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15 et 16 octobre 2015 - Conférence Internationale - Trading Zones in Technological Societies: 20 years of SPIRAL Research Center


A l'occasion de son vingtième anniversaire, le SPIRAL organise une conférence internationale intitulée "Trading Zones in Technological Societies. Informations complémentaires et soumission d'abstracts sur le site de la conférence.

Keynote speakers: Sheila Jasanoff (Harvard), Andrew Stirling (Sussex), Pierre-Benoît Joly (IFRIS/Paris), Arie Rip (Twente).

The SPIRAL Research Centre, from its beginning, located itself as an hybrid space between risk research, science and technology studies and public policy. The importance of doing so can be captured by referring to ‘trading zones’, Peter Galison’s (1977) concept indicating interactions and exchanges across boundaries and between scientific disciplines. We expand his concept to cover interactions in our technological societies, and the “pidgins” that emerge enabling some communication or collaborationin which various perspectives, interests, visions, imaginaries, narratives are combined. This occurs anyway, but the experience of SPIRAL has shown that this perspective allows understanding issues of technological societies and contributes to handling them productively. Hence, it is appropriate for the 20th anniversary conference to take “Trading Zones in Contemporary Technological Societies” as its theme. New developments, such as, for example, new genetic testing, digitized work environments, biobanks, 3D printed tissues or high-level radioactive waste management, create promises and expectations, but also entail great uncertainty with regard to societal and political impacts. There is a need to engage in an imaginative dialogue pursuing multiple dimensions of possible outcomes and to normatively evaluate such outcomes. This requires opening up of existing ways of handling issues (Stirling 2008). Thus, there is a need for spaces (Rip and Joly 2013) favouring interdisciplinary cross-breeding to deal with these issues, and the latter should also be democratically debated. Boundary trading between experts and others (publics, policymakers, patients) is a very good entry point for “inquiry into the relations between science and power to ask how they come about, and what functions they serve in channelling both knowledge and politics” (Jasanoff 2003: 394).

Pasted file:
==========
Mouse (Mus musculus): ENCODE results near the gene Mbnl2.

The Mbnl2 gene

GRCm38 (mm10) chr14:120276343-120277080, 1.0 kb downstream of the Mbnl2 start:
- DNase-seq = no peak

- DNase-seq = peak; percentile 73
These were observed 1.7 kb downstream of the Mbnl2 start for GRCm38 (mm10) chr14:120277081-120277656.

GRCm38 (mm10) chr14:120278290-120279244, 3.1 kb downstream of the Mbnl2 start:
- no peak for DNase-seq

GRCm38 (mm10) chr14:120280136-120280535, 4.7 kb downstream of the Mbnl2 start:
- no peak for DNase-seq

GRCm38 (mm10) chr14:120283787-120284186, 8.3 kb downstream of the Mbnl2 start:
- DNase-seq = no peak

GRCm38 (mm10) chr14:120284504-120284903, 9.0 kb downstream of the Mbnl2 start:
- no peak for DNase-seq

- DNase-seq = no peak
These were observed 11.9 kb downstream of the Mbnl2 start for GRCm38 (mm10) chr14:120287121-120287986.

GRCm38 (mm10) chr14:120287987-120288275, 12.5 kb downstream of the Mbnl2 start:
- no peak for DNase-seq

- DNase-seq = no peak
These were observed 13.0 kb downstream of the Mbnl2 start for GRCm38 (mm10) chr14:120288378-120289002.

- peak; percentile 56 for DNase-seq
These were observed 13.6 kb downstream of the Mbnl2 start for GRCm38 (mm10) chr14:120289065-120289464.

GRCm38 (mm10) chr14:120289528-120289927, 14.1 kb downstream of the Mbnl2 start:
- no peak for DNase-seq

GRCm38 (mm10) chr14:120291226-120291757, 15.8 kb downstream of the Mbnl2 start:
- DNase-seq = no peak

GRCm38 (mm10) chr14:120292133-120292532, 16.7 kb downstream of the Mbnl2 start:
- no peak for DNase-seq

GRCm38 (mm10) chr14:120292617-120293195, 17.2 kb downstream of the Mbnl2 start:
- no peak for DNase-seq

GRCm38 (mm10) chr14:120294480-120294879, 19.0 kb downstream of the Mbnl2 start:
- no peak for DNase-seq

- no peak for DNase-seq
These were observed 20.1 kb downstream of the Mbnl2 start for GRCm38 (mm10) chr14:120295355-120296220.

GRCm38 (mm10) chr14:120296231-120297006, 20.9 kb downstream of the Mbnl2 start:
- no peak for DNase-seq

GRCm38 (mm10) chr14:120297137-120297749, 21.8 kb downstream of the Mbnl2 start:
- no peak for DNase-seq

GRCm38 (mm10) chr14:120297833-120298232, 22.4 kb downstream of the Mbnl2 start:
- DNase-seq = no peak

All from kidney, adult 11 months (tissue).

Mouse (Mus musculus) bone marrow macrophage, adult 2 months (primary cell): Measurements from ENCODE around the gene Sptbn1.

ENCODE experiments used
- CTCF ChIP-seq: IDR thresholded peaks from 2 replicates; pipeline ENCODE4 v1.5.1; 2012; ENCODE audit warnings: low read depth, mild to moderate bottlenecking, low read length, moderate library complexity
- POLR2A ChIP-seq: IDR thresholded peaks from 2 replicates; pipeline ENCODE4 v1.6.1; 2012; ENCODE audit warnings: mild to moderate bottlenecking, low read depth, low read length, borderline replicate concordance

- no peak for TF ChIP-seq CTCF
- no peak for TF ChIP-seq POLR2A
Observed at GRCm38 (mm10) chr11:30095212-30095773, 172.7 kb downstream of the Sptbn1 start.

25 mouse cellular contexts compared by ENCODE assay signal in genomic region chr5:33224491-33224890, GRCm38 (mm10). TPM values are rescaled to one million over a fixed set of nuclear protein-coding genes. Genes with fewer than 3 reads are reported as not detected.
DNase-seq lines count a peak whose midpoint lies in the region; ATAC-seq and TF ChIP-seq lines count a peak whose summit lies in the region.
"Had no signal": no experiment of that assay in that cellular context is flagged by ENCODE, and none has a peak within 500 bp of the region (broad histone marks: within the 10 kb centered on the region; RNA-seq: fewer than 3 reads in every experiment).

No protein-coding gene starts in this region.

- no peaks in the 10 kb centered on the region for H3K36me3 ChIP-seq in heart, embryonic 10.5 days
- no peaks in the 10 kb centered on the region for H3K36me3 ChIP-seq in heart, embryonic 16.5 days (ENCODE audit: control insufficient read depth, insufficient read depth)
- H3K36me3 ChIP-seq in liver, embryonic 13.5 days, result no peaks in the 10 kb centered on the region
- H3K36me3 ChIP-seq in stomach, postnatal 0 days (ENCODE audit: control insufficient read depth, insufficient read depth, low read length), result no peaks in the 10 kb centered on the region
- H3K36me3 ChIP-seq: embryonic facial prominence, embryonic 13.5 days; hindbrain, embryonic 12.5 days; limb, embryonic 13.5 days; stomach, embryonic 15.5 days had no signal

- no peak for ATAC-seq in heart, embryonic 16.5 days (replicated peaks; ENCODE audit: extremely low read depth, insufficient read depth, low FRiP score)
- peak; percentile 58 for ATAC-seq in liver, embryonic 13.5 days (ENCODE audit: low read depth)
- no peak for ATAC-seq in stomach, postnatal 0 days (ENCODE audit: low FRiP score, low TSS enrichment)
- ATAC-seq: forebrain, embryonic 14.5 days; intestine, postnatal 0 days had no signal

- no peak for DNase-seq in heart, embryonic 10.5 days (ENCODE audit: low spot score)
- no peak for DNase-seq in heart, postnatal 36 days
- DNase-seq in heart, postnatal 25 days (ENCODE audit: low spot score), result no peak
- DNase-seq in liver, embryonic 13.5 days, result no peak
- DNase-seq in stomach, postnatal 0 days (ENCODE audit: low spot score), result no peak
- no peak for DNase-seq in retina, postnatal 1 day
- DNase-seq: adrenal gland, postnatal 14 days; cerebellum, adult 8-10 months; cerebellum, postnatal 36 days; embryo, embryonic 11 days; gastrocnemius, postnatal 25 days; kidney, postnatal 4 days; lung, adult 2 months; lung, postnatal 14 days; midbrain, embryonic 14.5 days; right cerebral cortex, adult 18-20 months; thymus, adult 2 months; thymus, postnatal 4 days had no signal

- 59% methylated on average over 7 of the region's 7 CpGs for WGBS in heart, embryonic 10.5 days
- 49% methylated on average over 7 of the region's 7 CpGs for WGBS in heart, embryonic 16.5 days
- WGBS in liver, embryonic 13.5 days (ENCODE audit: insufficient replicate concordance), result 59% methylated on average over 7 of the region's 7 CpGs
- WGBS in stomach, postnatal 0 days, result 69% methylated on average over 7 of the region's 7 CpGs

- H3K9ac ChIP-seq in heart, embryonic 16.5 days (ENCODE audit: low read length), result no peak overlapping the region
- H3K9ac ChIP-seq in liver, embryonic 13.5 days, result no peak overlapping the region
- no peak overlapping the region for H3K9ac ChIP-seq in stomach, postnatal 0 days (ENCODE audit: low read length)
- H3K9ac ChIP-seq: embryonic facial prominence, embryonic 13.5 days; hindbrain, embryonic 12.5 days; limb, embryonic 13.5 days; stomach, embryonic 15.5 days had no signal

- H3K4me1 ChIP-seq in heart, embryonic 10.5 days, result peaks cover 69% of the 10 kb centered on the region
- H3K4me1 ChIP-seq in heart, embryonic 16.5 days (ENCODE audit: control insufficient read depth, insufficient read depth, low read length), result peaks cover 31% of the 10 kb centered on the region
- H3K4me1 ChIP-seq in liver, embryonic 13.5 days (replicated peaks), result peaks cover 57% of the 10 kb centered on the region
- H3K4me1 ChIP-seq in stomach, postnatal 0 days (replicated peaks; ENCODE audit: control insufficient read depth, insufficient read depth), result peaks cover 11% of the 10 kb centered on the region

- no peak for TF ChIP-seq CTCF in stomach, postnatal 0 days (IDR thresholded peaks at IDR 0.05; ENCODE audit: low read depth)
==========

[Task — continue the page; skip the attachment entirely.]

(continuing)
We encourage submissions to present papers and/or posters on one of the three following subthemes, reflecting major lines of work in SPIRAL, and organized as parallel streams in the second day of the conference:

- Genomics and Public Health

- Safety and Nuclear Energy

- Governance of the Knowledge Societies

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